Truth is a fragile commodity, especially when our perceptions get clouded by strong emotions.
A good example is the fear and anger that most Torontonians felt last Sunday night when we learned that a lone gunman had shot his way along the bustling Danforth, killing two and critically injuring more than a dozen others.
Many of us traditionally turn to journalism to sort out the truth of important events like this. Professional journalists, after all, are supposed to verify information and put it in the proper context. We depend on them to separate facts from stereotypes, to tell us what is known and what is not, to cite the most reliable sources for what really went down.
But what happens if they choose not to?
Consider the deplorable performance of the Toronto Sun. This week since the Danforth tragedy, it has set aside responsible reporting and engaged in innuendo and commentary that frame this as a Jihadist attack, not one carried out by a mentally disturbed young man (as his family and most other sources say).
Even before police named the slain shooter as Faisal Hussain, Sun columnist Sue-Ann Levy was on Twitter repeatedly speculating that, guess what, he was probably going to be one of the following: "Gang member? Refugee? Terrorist?"
No facts. Just dog whistle speculation.
Although much is still unknown about Hussain's motive, police by the end of the week had either ruled out or found no evidence to support any of those claims.
Then fellow columnist Joe Warmington weighed in, writing that "it was terror on the Danforth no question. But was it terrorism?" He wrote that police are investigating the possibility that this was a "Jihad-inspired mission." Hussain, he said, had supposedly lived in Pakistan and Afghanistan, supported a pro-ISIS website, and was "well known to Toronto police." And who did he cite for providing this information, which to date has appeared in no other media? Unnamed "law enforcement sources." He didn't say how many. He didn't say if any were connected to the investigation. He didn't say whether they were Toronto police, RCMP, CSIS or security consultants.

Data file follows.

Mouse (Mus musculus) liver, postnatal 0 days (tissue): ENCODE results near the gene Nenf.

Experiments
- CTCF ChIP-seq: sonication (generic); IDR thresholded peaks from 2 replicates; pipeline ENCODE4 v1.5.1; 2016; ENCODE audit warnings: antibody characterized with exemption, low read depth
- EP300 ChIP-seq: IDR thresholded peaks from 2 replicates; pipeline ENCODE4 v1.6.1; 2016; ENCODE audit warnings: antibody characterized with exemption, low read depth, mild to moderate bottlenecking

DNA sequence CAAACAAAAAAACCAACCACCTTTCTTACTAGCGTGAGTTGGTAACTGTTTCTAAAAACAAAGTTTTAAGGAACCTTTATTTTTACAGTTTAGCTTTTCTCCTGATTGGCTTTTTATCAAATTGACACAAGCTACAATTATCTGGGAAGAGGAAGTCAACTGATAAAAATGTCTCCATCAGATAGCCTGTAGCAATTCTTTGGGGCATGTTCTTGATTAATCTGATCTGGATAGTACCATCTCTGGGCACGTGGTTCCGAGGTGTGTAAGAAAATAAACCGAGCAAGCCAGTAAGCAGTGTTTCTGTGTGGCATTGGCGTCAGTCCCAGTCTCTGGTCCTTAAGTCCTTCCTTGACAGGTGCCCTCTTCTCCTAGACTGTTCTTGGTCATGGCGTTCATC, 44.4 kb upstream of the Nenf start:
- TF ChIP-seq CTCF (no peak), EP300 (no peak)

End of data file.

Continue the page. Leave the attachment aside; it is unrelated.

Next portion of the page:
This violated every journalistic rule I know about using anonymous sources. Reporters are supposed to use them only as a last resort, explaining why the person's identity needs to be protected, and indicating how they are in a position to know. Usually, an attempt is made to corroborate their information with a responsible official on the record.
Yet Warmington's story was immediately hailed on Twitter as "good reporting on the possible motives of the Danforth shooter" by Lorrie Goldstein, the former editor of the Sun.
It quickly got crazier.
Writing the next day, Warmington dropped the pretense of attribution and stated as a fact that "Hussain, 29, was visited by law enforcement over concerns of visiting pro-ISIL websites." He called the attack "a tactical-style mission that mirrored radical Islamic terror events in other parts of the world." His column made no mention of the fact that Ralph Goodale, the federal minister in charge of national security, said Hussain was not on any CSIS watch-list.
Tarek Fatah, another Sun columnist, amplified Warmington's story by using it as proof that the Danforth shooting was "a Muslim hate crime." He praised his colleague for "digging for the truth as in facts, not a discourse in gender studies that would diminish Bin Laden, ISIS, al-Qaida and the Taliban responsibility for crimes against humanity."